and the Indians relapsed into calm. While he
was in this place a messenger arrived from
Almagro who sent him from Quito after the
agreements with Don Pedro de Alvarado in
order to give information about what had
been agreed and carried out with respect to
Don Pedro de Alvarado. The messenger who
came here with this news was Diego de
Agtiero who had gone with Almagro. Then,
when the Marquis Don Francisco Pizarro
knew of the good success of his companion,
and as he saw that the Spanish pioneers were
losing their fear of the natives, he deter-
mined to move the town of Xauxa to Lima,
where it now is, which is the city of the
Kings, and so he set forth and made his

290 Pedro Pizarro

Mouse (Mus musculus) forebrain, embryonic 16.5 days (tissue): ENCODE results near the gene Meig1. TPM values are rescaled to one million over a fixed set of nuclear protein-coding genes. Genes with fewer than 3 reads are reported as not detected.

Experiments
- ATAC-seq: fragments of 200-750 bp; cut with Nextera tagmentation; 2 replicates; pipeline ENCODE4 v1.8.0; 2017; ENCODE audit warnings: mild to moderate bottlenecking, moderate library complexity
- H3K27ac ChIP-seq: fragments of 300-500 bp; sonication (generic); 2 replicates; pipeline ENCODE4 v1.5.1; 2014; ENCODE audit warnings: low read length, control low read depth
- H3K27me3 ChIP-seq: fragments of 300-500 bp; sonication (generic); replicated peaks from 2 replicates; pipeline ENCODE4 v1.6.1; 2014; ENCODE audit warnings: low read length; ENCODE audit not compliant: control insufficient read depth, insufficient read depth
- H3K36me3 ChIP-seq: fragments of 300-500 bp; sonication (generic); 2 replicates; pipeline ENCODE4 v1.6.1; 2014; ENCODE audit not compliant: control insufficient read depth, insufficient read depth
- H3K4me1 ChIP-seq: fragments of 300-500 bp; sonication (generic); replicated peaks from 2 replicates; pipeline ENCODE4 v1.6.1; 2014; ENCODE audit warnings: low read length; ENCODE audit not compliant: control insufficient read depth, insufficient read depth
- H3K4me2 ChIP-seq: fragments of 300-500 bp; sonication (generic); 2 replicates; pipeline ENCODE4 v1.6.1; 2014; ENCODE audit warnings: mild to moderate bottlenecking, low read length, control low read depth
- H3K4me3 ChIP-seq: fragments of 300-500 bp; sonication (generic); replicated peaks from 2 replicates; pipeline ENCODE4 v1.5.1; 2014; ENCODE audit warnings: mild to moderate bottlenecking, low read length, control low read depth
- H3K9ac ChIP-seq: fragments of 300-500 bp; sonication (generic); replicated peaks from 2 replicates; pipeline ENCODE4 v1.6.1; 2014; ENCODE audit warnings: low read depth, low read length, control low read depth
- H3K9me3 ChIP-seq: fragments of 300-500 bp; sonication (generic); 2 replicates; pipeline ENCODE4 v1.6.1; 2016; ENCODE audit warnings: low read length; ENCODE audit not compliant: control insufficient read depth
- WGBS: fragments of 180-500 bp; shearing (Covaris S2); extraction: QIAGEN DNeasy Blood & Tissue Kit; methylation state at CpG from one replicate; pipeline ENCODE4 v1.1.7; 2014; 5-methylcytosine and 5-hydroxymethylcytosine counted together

camp at Pachacama where he awaited Don
Pedro de Alvarado and Don Diego de Alma-
gro, and from there he sent to examine the
site of the city of the Kings in the valley of
Lima, where he settled, as has been said.
And at this time arrived Don Pedro de Al-
varado and Don Diego de Almagro with all
the troops whom Don Pedro de Alvarado had
brought to this kingdom. When they ar-
rived here, there were great rejoicings and
games with canes. And, at the end of some
days, Don Pedro de Alvarado was rested, and
he was given his money, although Almagro
had won almost half of it from him. He em-
barked and returned to Guatimala, leaving all
of his soldiers in this land, and the Marquis
passed on to Lima and founded the city of the
Kings which still exists. 108

This founding of the city of the Kings hav-
ing been accomplished, the Marquis Don
Francisco Pizarro gave power such as he him-
self had to Don Diego de Almagro, his com-